The economic tragedy unfolding in Greece is the welfare state taken to its logical conclusion. When groups of people use the state to live at the expense of others, the feedback loop about the costs of those transfers is attenuated — often by design. The welfare state therefore makes commitments that it cannot honor. By the time creditors or taxpayers say, “Enough,” the welfare state has created a clash between expectations and means that leads to unrest and hardship — a clash that never had to occur.
Reuters reports that this tragedy is playing itself out in Canada, where the Medicare system is straining the budgets of taxpayers and provincial governments — even as Canada remains infamous for providing inadequate access to care. According to Reuters, the provincial government in populous Ontario predicts that “health care could eat up 70 percent of its budget in 12 years, if all these costs are left unchecked.” Toronto‐Dominion Bank senior economist at Derek Burleton remarks:
There’s got to be some change to the status quo…We can’t continually see health spending growing above and beyond the growth rate in the economy because, at some point, it means crowding out of all the other government services. At some stage we’re going to hit a breaking point.
The provinces are contemplating measures that would further reduce access, such as ratcheting government price controls downward, “health taxes” on medical services, and (gasp!) charging patients. (Speaking of feedback loops, an economist at Scotia Capital reasons that patients “will use the services more wisely if they know how much it’s costing…If it’s absolutely free with no information on the cost and the information of an alternative that would be have been more practical, then how can we expect the public to wisely use the service?”)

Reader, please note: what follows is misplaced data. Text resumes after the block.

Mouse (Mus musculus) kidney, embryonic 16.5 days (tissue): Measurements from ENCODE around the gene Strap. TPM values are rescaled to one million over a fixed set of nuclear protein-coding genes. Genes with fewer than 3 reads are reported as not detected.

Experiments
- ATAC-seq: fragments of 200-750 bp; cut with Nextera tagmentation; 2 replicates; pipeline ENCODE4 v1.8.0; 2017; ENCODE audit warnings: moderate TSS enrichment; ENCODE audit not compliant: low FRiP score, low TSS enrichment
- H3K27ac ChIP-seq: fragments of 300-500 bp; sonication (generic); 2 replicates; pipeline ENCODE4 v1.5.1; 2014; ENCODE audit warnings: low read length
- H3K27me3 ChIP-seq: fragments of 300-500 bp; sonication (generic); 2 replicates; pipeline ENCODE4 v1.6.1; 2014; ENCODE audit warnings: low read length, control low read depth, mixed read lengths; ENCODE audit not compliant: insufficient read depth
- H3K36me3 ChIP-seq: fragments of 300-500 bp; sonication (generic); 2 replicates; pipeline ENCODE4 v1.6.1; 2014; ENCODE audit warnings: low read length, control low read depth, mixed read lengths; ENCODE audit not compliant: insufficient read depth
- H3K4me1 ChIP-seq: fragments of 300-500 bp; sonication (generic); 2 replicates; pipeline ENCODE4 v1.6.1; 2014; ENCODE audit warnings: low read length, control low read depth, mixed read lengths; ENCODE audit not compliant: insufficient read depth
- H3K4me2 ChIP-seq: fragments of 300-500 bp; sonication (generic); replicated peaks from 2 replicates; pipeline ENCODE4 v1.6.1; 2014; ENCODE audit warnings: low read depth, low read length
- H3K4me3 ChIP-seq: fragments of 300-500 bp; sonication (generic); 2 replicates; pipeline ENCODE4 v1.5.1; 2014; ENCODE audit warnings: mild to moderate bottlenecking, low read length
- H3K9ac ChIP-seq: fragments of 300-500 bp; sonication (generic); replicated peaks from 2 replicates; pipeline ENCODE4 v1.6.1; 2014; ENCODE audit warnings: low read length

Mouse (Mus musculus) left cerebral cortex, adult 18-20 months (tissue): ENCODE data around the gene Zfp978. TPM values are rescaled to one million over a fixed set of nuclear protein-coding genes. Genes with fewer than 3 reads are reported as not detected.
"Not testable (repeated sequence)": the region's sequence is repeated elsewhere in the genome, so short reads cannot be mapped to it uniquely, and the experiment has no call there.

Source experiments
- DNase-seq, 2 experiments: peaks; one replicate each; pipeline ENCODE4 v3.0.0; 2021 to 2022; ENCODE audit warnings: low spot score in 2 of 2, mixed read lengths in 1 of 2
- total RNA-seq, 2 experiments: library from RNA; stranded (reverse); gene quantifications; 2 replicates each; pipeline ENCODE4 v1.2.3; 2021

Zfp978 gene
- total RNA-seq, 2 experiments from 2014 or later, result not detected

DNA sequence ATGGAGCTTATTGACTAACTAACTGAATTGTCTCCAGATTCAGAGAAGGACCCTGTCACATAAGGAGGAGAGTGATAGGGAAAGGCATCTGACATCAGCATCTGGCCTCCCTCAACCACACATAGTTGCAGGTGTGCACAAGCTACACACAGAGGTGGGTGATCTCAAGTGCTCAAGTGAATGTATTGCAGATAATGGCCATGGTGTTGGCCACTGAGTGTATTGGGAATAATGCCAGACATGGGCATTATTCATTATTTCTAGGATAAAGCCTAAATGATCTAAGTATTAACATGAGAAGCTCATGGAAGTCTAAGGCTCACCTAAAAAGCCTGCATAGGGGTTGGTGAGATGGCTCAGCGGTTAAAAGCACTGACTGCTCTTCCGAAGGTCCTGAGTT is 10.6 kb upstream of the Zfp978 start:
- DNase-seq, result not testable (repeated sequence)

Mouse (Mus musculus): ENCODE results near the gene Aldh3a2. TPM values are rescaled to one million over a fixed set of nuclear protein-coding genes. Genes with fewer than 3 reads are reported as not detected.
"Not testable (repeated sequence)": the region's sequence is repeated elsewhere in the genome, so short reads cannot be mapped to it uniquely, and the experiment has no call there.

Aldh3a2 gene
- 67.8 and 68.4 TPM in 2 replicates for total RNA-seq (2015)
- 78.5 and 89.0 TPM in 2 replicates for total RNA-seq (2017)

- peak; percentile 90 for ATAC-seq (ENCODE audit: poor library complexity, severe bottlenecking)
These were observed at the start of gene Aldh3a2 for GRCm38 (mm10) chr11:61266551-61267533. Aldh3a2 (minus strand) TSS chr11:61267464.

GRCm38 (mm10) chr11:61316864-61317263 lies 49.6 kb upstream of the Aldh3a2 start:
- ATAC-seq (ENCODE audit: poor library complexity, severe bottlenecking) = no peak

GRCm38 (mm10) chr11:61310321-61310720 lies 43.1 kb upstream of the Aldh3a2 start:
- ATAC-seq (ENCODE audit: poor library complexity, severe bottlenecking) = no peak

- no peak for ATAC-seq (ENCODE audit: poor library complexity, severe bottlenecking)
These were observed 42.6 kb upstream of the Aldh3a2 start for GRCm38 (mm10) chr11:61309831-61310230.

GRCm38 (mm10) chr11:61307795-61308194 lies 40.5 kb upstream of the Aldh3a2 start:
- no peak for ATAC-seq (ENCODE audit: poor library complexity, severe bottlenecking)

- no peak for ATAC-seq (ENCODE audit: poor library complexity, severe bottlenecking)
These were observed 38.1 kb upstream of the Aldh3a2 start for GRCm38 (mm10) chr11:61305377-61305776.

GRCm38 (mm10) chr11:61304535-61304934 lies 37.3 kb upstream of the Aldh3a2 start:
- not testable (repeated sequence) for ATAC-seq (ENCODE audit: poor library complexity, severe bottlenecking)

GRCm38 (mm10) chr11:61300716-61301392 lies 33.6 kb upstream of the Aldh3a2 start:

The Greek and Canadian dramas are a preview of what the welfare state, aided by its most recent expansion, will provoke here in the United States. Again, Reuters:
Canada, fretting over budget strains, wants to prune its system, while the United States, worrying about an army of uninsured, aims to create a state‐backed safety net.
Burleton captures the problem nicely:
[F]rom an economist’s standpoint, we point to the fact that sometimes Canadians in the short term may not realize the cost.
Indeed, that’s the very essence of the welfare state, and why its logical outcome is crisis.